Five games into the 2011 NFL regular season and it remains a fact that Dallas can’t run the football.
Outside of Felix Jones’ breakout second half against Washington in the home opener, the Cowboys have shown very little ability to run the ball effectively. That narrow victory over the Redskins saw the only 100-yard performance by a Dallas running back this season.
And how many running backs do they have?
Okay, so maybe the problem isn’t as much the running backs themselves but rather the offensive line?
You will never confuse me with a Jason Garrett supporter, especially post-2007 when we knew that Garrett could fail to make critical adjustments in postseason situations.
I also agree that Tony Romo has to take better care of the football, an issue he's wrestled with since becoming the franchise quarterback in '06.
But I have been asking this question for several years and I’m tired of not getting an answer. The question is this: Where’s the running game?
Perhaps we are about to find out.
Starting left guard Bill Nagy was injured during Sunday’s loss against New England and so was starting running back Felix Jones; the former out for the rest of the season with a broken ankle.
So what to do?
I say you get better.
- Week 1: 26 attempts for 64 yards, 2.5 yards per carry.
- Week 2: 22 attempts for 45 yards, 2.0 yards per carry.
- Week 3: 26 attempts for 125 yards, 4.8 yards per carry.
- Week 4: 27 attempts for 113 yards, 4.2 yards per carry.
- Week 5: 24 attempts for 77 yards, 3.2 yards per carry.
These totals on the ground obviously won’t get it done, but the attempts are more than respectable. In the NFL you need a minimum of 20 carries for a decent shot in games, depending on unfortunate variable such as turnovers or penalties. But at 25 rushing attempts, you should win better than 85 percent of the time.
The issue here is that Dallas’ young and smallish offensive line just gets no push at the line of scrimmage. This is no shocker given the fact that right guard Kyle Kosier is, for some reason, still wearing a blue star on his helmet.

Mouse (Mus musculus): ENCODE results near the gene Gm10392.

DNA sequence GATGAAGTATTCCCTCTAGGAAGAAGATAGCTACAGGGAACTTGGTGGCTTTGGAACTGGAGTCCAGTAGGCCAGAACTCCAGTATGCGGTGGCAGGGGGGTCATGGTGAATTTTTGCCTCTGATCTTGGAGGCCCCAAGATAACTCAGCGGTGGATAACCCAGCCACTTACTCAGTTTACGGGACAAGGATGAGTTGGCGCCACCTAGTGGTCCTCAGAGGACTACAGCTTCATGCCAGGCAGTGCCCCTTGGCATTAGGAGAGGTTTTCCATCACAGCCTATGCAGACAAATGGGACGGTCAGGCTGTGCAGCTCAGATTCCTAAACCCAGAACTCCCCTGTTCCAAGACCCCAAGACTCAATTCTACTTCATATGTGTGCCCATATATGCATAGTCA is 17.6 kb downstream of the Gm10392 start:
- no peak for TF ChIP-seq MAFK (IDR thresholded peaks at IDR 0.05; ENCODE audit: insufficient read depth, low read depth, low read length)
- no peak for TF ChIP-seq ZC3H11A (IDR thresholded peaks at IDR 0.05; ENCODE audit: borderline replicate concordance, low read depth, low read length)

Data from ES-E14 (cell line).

Nagy is just another small guard and in the absence of the massive Leonard Davis, released before training camp, there is nobody to generate a push between the tackles.
Derrick Dockery represents the best fix, at least if you believe the Cowboys plan to run the football more effectively. While I have faulted Garrett’s play-calling for years, especially in the run department, the numbers clearly show he is trying, but it just doesn’t work.
Dockery has the experience and size, if healthy, to bust some holes in the middle of opponents' defensive lines. He may not help immediately, but if he stays healthy and gets the playing time he deserves, yards per carry should go up.
Now, with Jones out for probably a month with a high ankle sprain, the Cowboys have a real opportunity to learn something about their roster of running backs.
With the NFL trading deadline today (Tuesday), I don’t look for Tashard Choice to be traded unless there really is something already in the works. Knowing that Choice is not an upgrade over Jones or backup DeMarco Murray, is it not time to give the ball to Phillip Tanner?
Tanner is the guy who lost his helmet on a would-be touchdown run against San Diego during the preseason. Obviously the play was called dead, but upon further review, it’s clear that neither Tanner nor the Chargers defensive quit on the play.
It matters little that those preseason points did not count. What does count is that Tanner runs with a physicality that the Dallas rushing attack—if you want to call it that—lacks.
Losing Jones hurts, but luckily there’s still another brittle niche back like Murray to run Garrett’s silly college spread offense. But if Garrett is serious about keeping his job, then it would be wise to start figuring out how to finally get yards on the ground.
Now is as good a time as any.